In 2014, the Allan Simonsen Pole Position Trophy was introduced, named after a Danish racer who lost his life at the 2013 Le Mans 24h race. At the time, Simonsen was a holder of Bathurst 12h lap record. The first winner of Pole Position Trophy was Erebus Motorsport’s driver Maro Engel. In the race, Simonsen’s former team Maranello Motorsport scored an emotional victory.
Drivers in Maranello’s #88 Ferrari 458 GT3 were John Bowe, Peter Edwards, Craig Lowndes and Mika Salo. For John Bowe, it was the third win and he became the first driver who triumphed three times at Bathurst 12 Hour.
Nissan GT Academy graduates won the 2015 event
In 2015, Phoenix Racing’s Laurens Vanthoor was the fastest qualifier but the German team lost a win in closing laps, finishing in second place. After a thrilling finish, Nismo Athlete Global Team’s #35 Nissan GT-R Nismo GT3 took the checkered flag as the winning-car, driven by Katsumasa Chiyo. He was sharing the car with two Nissan GT Academy graduates Wolfgang Reip and Florian Strauss.
Tekno’s McLaren 650S dominated in 2016
In 2016, Australian team Tekno Autosports showed the best performance, winning both the qualifying and the race. Shane van Gisbergen took the Pole Position Trophy with #59 McLaren 650S GT3, setting the fastest lap at Mount Panorama Circuit (2.01.567). In the race, his partners were Alvaro Parente and a team owner Jonathon Webb. They completed 297 laps, which was the record distance since the 12-hour race was inaugurated.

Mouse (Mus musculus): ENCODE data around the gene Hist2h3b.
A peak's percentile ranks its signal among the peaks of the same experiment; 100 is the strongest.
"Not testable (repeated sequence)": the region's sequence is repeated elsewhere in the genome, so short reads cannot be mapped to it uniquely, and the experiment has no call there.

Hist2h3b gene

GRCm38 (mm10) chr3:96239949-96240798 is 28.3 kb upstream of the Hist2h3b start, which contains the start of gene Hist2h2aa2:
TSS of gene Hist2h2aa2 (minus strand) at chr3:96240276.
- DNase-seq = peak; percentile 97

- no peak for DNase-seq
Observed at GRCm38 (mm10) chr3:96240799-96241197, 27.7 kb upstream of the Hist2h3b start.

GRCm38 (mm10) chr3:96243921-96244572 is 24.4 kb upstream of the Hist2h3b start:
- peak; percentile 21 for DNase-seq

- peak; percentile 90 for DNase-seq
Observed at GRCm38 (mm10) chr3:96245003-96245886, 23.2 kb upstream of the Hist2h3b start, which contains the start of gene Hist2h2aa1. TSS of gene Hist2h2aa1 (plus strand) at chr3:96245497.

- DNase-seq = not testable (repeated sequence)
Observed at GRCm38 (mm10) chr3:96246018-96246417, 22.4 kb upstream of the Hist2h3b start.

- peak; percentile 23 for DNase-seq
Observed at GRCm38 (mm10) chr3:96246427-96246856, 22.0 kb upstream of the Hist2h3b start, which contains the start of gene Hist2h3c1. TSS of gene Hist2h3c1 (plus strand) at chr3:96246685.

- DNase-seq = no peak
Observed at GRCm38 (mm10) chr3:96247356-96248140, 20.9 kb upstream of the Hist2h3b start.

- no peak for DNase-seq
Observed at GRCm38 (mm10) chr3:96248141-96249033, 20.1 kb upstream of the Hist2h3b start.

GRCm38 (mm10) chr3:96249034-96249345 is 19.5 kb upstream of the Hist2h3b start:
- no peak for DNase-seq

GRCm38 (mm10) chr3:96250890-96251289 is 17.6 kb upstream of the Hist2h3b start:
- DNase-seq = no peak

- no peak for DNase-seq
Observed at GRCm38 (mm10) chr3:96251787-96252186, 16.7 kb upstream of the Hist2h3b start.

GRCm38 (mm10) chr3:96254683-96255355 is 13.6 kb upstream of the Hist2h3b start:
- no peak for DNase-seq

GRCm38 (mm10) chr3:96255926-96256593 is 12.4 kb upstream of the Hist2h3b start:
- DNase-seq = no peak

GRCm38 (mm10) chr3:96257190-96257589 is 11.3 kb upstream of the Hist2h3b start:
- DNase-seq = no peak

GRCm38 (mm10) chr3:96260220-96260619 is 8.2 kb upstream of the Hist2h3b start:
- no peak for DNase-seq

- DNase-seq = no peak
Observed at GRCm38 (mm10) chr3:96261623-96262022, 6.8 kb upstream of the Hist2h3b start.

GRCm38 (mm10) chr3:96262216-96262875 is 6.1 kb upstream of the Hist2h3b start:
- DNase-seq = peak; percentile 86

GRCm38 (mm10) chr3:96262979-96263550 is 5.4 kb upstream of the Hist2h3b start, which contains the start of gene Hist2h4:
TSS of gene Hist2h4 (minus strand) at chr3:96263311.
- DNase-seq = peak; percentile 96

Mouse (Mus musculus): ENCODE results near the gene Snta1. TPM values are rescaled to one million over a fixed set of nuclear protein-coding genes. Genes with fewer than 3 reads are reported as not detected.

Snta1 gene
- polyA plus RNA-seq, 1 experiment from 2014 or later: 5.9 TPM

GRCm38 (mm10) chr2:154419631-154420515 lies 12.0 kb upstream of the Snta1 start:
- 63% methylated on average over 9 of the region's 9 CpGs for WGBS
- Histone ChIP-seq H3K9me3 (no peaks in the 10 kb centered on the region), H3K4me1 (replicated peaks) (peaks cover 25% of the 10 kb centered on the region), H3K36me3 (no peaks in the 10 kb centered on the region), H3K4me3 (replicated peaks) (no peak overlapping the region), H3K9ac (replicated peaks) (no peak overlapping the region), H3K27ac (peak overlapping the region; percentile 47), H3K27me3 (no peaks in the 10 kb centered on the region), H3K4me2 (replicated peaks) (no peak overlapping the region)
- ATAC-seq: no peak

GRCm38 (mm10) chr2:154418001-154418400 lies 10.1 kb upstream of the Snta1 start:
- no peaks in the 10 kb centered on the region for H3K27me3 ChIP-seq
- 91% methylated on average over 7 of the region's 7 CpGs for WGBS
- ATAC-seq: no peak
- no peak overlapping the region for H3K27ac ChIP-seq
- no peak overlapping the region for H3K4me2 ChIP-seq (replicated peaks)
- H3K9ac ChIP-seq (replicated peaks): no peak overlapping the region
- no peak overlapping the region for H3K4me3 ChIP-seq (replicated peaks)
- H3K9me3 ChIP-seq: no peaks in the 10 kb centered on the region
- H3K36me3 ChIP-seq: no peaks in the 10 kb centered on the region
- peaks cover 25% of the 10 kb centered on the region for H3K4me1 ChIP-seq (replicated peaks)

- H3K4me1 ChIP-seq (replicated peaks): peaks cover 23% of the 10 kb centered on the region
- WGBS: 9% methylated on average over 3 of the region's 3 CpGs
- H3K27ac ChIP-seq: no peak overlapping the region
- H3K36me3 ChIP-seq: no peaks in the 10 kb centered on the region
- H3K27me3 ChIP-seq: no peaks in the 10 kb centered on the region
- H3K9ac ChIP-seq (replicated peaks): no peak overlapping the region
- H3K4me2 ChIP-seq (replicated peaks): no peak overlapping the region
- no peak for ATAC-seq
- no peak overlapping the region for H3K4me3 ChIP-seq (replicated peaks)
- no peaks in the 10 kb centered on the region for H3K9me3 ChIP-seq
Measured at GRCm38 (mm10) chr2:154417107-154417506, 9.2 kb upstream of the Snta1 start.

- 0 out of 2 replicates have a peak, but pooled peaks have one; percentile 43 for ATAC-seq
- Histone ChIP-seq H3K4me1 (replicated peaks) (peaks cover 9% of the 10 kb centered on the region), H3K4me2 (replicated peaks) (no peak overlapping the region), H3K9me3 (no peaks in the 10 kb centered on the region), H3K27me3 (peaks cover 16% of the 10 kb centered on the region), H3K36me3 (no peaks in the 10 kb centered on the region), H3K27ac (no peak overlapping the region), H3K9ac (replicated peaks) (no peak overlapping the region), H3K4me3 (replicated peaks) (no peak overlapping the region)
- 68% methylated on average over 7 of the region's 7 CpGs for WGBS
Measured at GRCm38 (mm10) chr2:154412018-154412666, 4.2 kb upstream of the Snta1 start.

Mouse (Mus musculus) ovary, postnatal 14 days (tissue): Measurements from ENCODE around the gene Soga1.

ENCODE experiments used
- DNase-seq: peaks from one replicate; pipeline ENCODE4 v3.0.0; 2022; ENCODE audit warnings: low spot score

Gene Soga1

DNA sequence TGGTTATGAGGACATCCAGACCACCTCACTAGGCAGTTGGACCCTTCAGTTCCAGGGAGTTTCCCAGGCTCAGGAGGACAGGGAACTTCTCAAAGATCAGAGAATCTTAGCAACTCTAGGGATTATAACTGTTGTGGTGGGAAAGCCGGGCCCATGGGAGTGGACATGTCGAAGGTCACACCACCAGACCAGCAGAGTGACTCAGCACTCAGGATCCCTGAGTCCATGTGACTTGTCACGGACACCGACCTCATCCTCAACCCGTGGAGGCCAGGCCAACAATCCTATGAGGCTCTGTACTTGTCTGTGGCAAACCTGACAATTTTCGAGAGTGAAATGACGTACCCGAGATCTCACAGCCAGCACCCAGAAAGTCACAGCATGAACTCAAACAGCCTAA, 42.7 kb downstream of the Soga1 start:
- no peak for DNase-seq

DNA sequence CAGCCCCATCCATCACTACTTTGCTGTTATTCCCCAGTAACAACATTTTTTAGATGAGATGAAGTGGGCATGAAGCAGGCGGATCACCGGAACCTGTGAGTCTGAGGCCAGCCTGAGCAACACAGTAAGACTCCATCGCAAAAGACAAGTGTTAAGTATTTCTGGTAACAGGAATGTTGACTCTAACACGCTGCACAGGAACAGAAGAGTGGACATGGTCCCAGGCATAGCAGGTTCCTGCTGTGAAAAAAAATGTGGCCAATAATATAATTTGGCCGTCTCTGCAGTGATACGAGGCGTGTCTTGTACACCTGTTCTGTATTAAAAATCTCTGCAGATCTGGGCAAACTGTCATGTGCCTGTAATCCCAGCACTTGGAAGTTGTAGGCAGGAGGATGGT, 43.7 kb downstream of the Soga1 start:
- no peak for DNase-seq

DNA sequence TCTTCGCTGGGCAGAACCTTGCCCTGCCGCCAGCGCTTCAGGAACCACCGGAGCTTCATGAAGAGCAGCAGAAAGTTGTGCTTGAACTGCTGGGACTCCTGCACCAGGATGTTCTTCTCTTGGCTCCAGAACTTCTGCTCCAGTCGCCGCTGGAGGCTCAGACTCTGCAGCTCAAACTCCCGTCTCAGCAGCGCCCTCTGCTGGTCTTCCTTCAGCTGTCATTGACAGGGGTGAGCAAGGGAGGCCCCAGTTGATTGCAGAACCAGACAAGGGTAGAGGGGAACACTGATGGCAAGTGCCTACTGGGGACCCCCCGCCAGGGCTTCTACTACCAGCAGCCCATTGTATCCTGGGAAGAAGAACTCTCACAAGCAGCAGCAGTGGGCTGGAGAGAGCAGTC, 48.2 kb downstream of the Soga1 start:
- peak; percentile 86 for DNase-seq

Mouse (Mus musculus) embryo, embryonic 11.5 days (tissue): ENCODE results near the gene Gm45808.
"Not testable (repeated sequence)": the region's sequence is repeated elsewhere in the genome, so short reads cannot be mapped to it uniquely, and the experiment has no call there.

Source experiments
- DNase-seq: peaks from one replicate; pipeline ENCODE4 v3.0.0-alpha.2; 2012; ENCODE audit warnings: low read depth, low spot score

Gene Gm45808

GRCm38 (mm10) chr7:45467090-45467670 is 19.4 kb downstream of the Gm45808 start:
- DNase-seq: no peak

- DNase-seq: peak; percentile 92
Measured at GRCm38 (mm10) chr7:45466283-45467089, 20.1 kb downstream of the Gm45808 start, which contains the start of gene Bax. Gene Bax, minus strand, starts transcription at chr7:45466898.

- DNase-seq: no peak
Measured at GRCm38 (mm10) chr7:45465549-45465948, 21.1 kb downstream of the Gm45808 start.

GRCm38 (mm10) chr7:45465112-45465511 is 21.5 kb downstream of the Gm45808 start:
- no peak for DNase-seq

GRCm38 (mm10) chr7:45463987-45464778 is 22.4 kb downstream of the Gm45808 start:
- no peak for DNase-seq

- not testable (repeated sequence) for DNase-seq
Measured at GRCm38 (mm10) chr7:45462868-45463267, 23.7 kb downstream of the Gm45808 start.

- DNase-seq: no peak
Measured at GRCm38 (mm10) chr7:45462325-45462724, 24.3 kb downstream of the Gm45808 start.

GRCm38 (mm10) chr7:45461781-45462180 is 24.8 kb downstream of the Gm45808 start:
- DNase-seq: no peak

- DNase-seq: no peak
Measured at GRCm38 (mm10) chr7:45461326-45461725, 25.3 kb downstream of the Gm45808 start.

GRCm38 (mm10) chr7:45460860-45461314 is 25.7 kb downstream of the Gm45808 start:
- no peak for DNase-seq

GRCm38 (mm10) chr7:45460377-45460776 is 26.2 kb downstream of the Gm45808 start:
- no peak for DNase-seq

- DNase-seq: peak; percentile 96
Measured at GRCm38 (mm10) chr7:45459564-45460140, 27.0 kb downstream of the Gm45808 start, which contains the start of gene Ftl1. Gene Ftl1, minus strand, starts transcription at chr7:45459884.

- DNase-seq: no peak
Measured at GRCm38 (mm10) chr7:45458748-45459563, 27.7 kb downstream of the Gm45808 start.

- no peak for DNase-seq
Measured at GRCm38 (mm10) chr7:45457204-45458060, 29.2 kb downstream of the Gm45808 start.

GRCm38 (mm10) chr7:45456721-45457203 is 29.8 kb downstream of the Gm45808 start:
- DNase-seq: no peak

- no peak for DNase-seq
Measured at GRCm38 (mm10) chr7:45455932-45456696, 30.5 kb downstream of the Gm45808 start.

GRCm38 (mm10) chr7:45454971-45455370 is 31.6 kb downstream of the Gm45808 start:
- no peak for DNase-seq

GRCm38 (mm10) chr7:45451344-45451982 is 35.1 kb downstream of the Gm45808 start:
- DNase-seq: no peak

It was a really fantastic season for Tekno Autosports’ trio, as Jonathon Webb won the Bathurst 1000 later in the season, together with Will Davison, while Shane van Gisbergen became the V8 Supercars champion. The third member of the crew, Alvaro Parente, also added one championship title to his account, winning the GT class of Pirelli World Challenge.
A record number of entries for the 2017 event
The novelty for 2016 was that the race was included in the newly formed Intercontinental GT Challenge, together with two more endurance races – Spa 24 hours and Sepang 12 hours. In 2017, all three races retain their IGTC status.
For the 2017 Bathurst 12 Hour, 56 teams announced their participation, setting the new record number of entries. The previous record was a 55-car grid in 1992. Maranello Motorsport has won the race in 2017 with Craig Lowndes, Jamie Whincup and Toni Vilander in the #88 Ferrari 488 GT3.
Third victory for Audi in 2018
Audi took the victory in 2018, with Robin Frijns, Stuart Leonard and Dries Vanthoor as the drivers of Team WRT’s R8 LMS. It was the third win for Audi and it became the most successful manufacturer in the GT era of the race.
In 2019, Porsche finally celebrated its first victory, thanks to Earl Bamber Motorsport’s drivers Matt Campbell, Dennis Olsen and Dirk Werner.